1. Increase your knowledge and skills with TED Talks (and other online learning resources). 


TED has thousands of free videos from global experts (and incredible speakers and storytellers) on almost any topic, sharing “ideas worth spreading”. There are numerous lists online of best nonprofit TED Talks to start with, or you can search for something specific. 


If you’re looking for more specialized knowledge, you can also take free or inexpensive classes (many similar to college courses) on an array of topics through sites like Udemy, Coursera, Lynda (now LinkedIn Learning), CyberWise, Microsoft’s Digital Skills Center for Nonprofits, CodeAcademy, and Think with Google


In fact, at the moment, I am taking Python coding classes (to converse better with AI developers) on CodeAcademy! It’s intuitive, simple, and can be done for a few minutes or a few hours as time allows.


2. Communicate better with Duolingo. 


This language learning app has 22 languages available to learn, all free. If you have clients or community members who speak different languages, Duolingo is a fun, fast way to pick up some basics in only a few minutes a day. I’ve been learning German this way for about six months, for about 10-15 minutes daily — and have learned more than 2000 words!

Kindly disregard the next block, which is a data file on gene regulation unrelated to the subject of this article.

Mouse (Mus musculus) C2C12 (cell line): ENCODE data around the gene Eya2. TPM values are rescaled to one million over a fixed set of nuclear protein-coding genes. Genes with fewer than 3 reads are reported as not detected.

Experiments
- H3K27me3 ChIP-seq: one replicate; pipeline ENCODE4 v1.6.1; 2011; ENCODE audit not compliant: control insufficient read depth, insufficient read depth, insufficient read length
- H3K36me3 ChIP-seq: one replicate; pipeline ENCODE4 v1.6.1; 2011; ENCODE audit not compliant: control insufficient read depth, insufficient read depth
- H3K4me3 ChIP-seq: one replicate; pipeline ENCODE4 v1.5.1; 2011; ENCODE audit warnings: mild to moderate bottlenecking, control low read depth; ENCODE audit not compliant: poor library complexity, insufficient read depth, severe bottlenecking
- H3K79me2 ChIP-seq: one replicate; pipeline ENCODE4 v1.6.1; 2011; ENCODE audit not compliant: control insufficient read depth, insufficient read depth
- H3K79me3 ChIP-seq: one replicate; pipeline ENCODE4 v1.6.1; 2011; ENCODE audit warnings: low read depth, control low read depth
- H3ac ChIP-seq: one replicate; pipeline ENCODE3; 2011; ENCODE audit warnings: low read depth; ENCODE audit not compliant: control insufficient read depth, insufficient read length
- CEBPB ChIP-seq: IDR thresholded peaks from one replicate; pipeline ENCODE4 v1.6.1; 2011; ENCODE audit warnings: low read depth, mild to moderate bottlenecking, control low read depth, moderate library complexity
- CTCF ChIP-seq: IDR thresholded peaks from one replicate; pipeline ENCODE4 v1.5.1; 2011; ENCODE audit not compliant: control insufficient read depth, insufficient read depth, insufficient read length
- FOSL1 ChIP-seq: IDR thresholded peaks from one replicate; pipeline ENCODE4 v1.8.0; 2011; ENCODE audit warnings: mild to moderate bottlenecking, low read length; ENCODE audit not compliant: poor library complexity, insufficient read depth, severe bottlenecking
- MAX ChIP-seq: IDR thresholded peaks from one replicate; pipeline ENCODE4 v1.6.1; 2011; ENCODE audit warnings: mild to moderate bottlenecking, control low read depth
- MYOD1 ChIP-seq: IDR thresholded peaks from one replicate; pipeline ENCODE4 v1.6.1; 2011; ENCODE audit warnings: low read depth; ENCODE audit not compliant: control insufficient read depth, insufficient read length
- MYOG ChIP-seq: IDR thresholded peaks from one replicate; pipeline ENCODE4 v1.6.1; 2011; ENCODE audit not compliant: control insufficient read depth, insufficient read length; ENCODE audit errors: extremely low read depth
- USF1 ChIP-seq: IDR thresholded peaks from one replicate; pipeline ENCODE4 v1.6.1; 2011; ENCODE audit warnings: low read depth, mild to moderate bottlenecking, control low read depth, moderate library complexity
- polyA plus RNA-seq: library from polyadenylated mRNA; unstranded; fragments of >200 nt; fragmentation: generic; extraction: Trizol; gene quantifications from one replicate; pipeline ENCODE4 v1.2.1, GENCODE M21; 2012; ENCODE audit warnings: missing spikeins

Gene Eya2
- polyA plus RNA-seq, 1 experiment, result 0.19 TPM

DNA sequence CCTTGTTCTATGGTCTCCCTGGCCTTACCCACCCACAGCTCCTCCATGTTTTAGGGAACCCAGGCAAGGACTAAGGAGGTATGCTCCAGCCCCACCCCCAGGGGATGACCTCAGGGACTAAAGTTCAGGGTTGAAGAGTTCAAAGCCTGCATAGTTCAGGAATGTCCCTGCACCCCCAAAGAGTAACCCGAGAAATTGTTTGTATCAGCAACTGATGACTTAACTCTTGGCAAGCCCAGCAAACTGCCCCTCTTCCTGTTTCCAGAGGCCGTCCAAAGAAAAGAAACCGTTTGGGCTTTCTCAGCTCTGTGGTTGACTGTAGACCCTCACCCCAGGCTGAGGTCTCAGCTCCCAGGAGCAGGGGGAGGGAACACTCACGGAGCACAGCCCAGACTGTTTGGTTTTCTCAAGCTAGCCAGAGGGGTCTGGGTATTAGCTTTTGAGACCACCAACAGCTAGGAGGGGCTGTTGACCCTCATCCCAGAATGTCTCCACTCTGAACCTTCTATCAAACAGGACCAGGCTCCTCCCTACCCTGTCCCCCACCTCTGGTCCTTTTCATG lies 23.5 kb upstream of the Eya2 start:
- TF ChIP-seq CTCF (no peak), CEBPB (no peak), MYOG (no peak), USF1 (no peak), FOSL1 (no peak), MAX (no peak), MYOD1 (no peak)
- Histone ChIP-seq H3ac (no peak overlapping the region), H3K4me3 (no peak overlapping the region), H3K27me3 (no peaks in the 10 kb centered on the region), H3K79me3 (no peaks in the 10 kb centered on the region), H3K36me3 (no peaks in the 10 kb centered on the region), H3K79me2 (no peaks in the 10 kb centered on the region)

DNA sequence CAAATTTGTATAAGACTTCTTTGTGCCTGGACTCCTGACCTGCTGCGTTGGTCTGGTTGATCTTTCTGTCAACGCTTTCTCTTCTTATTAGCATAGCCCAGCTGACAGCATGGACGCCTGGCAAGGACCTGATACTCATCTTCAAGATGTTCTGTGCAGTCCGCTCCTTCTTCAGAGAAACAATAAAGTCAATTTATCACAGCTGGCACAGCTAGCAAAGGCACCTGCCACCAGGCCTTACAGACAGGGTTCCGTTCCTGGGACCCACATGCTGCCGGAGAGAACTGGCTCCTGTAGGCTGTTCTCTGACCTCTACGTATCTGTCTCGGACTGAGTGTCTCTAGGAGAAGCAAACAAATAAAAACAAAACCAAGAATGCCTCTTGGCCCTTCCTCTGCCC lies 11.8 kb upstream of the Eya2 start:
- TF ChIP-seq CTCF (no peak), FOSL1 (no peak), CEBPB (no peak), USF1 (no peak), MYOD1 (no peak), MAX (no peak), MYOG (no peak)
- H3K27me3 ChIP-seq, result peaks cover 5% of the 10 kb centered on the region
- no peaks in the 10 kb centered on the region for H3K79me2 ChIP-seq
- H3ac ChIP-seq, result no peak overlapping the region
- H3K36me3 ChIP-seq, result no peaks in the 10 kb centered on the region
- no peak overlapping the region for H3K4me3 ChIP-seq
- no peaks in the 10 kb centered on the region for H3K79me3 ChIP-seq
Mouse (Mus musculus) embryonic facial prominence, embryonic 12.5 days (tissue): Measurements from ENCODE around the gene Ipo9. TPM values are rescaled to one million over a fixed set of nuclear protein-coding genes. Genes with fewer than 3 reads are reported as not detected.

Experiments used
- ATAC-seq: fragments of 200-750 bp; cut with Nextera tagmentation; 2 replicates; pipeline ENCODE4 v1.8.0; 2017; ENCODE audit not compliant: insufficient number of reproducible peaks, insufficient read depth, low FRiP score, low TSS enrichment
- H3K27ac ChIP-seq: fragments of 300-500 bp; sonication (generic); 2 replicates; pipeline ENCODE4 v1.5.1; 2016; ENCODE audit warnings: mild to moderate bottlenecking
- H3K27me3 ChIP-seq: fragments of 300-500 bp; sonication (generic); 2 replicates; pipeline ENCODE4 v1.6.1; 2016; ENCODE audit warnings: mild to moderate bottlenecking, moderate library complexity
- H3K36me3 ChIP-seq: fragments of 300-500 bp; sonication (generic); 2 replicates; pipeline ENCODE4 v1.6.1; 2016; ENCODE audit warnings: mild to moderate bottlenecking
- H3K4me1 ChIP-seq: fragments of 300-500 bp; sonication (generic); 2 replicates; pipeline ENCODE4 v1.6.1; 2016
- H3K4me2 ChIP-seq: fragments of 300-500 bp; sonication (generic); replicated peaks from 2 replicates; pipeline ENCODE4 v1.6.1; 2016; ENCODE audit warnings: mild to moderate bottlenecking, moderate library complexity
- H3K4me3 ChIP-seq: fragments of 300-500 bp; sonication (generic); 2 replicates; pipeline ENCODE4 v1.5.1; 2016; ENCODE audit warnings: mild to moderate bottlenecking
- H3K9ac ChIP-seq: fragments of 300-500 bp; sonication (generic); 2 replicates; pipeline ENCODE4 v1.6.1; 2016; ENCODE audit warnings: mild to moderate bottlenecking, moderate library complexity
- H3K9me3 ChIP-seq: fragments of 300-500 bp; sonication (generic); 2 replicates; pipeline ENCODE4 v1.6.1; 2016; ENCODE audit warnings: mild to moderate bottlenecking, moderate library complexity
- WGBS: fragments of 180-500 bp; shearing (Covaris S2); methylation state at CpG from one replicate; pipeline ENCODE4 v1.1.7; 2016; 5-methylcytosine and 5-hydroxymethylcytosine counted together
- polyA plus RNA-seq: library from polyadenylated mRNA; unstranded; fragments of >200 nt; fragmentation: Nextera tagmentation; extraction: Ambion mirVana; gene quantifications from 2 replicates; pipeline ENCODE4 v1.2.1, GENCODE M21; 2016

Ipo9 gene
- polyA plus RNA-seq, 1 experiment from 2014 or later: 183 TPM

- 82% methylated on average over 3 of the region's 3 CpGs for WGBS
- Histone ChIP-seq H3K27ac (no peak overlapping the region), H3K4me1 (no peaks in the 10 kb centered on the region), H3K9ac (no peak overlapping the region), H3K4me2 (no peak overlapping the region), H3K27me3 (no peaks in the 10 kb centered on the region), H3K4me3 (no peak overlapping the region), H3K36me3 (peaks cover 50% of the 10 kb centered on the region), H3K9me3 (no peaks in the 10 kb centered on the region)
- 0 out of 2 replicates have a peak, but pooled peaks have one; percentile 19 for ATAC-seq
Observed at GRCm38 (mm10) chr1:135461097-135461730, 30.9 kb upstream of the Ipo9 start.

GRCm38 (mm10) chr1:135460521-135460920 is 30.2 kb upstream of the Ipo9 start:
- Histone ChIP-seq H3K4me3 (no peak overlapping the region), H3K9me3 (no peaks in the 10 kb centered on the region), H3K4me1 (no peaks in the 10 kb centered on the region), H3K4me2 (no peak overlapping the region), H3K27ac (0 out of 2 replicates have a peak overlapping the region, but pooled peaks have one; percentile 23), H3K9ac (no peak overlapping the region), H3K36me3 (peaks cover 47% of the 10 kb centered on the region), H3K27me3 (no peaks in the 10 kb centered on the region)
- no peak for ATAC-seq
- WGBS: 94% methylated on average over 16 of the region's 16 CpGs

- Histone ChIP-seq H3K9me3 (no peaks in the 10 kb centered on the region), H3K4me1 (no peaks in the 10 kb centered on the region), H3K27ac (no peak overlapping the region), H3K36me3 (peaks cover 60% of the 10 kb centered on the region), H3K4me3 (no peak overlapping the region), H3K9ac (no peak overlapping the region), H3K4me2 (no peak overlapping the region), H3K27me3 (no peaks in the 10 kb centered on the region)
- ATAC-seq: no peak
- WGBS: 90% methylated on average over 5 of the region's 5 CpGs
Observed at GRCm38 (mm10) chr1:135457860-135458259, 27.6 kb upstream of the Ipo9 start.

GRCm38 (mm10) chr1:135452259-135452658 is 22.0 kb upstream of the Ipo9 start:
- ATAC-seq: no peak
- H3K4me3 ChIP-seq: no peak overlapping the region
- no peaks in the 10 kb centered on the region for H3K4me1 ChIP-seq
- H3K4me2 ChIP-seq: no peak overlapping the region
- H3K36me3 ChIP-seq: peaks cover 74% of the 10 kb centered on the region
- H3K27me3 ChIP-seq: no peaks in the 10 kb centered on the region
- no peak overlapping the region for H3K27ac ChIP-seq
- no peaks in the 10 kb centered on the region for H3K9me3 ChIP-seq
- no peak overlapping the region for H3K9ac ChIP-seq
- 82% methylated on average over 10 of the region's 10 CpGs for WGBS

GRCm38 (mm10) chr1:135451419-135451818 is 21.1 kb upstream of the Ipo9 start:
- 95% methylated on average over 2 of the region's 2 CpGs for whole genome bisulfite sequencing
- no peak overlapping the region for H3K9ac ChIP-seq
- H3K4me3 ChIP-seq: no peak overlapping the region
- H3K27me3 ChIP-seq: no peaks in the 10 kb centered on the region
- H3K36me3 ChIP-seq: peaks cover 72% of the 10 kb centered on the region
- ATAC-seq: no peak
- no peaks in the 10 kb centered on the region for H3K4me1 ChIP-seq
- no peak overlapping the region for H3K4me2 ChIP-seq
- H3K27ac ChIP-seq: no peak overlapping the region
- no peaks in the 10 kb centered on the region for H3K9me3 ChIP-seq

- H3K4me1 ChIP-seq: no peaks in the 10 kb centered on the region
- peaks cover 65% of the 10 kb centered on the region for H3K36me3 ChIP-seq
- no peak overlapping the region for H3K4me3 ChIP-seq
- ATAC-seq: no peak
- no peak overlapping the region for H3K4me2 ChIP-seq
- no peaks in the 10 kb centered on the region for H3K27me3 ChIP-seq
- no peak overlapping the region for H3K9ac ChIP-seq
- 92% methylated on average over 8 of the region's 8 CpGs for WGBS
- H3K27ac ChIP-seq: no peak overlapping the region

3. Reach more people through Google Ad Grants. 


If you are a 501(c)3, you may qualify for Google for Nonprofits. Once qualified, in addition to G Suite and other tools, you can get up to $10,000 in-kind Google Ads per month. This lets your organization to easily be found when someone is actively searching for and interested in your type of organization, which can potentially lead to stronger awareness, more members, more volunteers, and more donors.


This is a personal favourite and I use it for my own nonprofit, Free Tech for Nonprofits. Through the free AdWords program, a large number of people have connected globally with us with both offers to provide services and technology for free to other nonprofits (if you provide free technology for nonprofits, drop me a line!) as well as from people looking for resources. 


Much matchmaking has been done, and none of that would have happened except that they did a Google search for free nonprofit technology and my organization came up for them to find, right at that moment of inspired action-taking. 


Now you have a cheat sheet for how to spot useful tech, the steps to get started, and a couple new tools to use. 


If you would like to hear additional use case examples and more applications of tech tools that solve common nonprofit challenges, please join my upcoming webinar, “8 Super Easy Tech Tools to Grow Your Membership and Motivate Your Volunteers,” offered by Wild Apricot if you want some real world example on August 27 at 2:00PM ET. 

 


amy-neumannAmy Neumann is a social good fanatic, striving world changer, and entrepreneur. Amy founded a startup nonprofit called Free Tech for Nonprofits in 2017 and is CEO of the social enterprise consultancy Good Plus Tech, with a focus on emerging technologies like blockchain and artificial intelligence for social impact.

Artie Shlykov

Posted by Artie Shlykov

Published Tuesday, 20 August 2019 at 4:20 PM